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Two Potential Boston WeWork Deals Called Off

WeWork’s path to becoming Boston’s largest office tenant has hit two roadblocks.

14 Beacon St.

Two Boston landlords have pulled out of negotiations with WeWork, multiple sources familiar with the talks told Bisnow. The separate decisions come as the coworking company is in a murky financial state following its heavily criticized and since-withdrawn IPO. 

Faros Properties at 14 Beacon St. and Northwood Investors at 230 Congress St. both cut off advanced talks with the coworking provider on leases at the respective office buildings. 

JLL, which manages leasing for both buildings and also represents WeWork, declined to comment. Northwood Investors and Faros’ property manager at 14 Beacon St. didn't respond to multiple requests for comment. 

“As a matter of policy, we do not comment on potential or ongoing lease negotiations," a WeWork spokesperson said in a prepared statement to Bisnow. "WeWork remains committed to the Boston community and our valued members who rely on us for a great work experience.”

The coworking giant was looking at 14 Beacon St. this summer for its HQ by WeWork model, according to sources. HQ by WeWork targets companies that want a WeWork-designed office but don’t want to share with other firms.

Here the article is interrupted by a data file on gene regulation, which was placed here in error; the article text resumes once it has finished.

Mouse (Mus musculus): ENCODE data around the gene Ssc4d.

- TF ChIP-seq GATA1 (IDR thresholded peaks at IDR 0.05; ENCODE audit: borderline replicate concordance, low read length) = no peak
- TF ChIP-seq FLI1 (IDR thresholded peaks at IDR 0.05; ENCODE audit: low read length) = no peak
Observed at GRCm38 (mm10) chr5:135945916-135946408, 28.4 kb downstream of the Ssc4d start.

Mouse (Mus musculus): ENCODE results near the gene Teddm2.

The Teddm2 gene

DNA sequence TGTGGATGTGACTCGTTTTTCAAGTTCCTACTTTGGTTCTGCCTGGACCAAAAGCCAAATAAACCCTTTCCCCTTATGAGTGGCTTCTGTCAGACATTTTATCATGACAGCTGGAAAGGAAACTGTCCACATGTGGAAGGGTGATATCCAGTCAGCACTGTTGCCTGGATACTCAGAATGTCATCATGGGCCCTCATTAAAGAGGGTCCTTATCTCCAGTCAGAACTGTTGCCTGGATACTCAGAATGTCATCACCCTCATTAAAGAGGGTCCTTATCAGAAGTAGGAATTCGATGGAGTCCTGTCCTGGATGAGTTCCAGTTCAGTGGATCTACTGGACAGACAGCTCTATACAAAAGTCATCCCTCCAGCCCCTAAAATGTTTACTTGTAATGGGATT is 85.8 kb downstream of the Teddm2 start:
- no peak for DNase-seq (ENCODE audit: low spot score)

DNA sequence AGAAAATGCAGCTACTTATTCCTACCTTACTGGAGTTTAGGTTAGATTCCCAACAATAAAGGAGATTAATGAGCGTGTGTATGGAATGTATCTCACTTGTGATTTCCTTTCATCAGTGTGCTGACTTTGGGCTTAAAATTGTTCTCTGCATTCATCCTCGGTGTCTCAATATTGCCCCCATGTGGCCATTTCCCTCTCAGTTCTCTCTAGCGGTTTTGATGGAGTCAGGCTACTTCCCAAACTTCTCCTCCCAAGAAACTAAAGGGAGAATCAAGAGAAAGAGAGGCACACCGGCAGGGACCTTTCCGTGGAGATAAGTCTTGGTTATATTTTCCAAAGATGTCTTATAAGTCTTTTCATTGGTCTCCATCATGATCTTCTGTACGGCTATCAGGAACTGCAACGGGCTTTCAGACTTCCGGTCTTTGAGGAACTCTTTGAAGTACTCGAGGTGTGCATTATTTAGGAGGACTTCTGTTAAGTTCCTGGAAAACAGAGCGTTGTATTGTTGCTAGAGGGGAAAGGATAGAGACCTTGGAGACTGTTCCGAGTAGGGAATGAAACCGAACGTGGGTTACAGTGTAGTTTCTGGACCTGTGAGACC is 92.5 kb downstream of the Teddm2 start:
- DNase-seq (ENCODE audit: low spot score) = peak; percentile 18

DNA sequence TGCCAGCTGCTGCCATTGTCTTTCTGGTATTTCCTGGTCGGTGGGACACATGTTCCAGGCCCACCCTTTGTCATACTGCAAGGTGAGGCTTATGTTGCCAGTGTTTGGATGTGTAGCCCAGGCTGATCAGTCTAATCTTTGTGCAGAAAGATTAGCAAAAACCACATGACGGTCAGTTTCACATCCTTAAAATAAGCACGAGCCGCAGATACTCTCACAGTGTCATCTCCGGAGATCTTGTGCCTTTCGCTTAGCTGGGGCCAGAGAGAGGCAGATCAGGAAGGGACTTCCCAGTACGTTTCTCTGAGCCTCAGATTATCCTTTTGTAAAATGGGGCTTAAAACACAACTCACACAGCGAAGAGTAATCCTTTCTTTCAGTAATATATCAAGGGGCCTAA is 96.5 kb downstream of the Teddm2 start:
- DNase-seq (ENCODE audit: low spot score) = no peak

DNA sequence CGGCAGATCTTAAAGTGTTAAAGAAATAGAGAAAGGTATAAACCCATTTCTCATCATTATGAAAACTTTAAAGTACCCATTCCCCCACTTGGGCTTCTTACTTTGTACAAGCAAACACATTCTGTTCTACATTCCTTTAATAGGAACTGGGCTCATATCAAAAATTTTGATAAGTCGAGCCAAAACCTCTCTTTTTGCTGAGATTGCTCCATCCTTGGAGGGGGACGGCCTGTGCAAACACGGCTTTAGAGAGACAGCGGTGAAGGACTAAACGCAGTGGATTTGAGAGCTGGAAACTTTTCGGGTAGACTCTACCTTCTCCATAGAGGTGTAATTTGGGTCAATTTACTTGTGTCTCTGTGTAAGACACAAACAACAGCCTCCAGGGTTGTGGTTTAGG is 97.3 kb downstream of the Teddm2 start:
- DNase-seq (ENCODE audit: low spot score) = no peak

WeWork wanted as much space as possible at 14 Beacon St., sources say. The building’s fourth, seventh and eighth floors, each spanning more than 10K SF, are available, according to brokerage documents obtained by Bisnow. The American Congregational Association, which sold the building in 2017 to Faros Properties, still has an office there.

Negotiations at 230 Congress St. weren’t as widely known until recently, but a total of 31K SF is available across the entire seventh floor and parts of the sixth and 10th floors.

WeWork controls just under 1.6M SF of Boston office space and is the city’s second-largest tenant. Given the rate at which it was acquiring new offices, the company was expected to eventually overtake Fidelity’s 1.7M SF footprint as the city’s largest tenant. 

But the company’s uncertain financial state after it withdrew its IPO last Monday and forced CEO Adam Neumann to resign is enough to make some Boston landlords second guess getting into bed with WeWork.  

“Considering what’s happening, landlords are taking a pause if deals aren’t too far down the road,” a source said.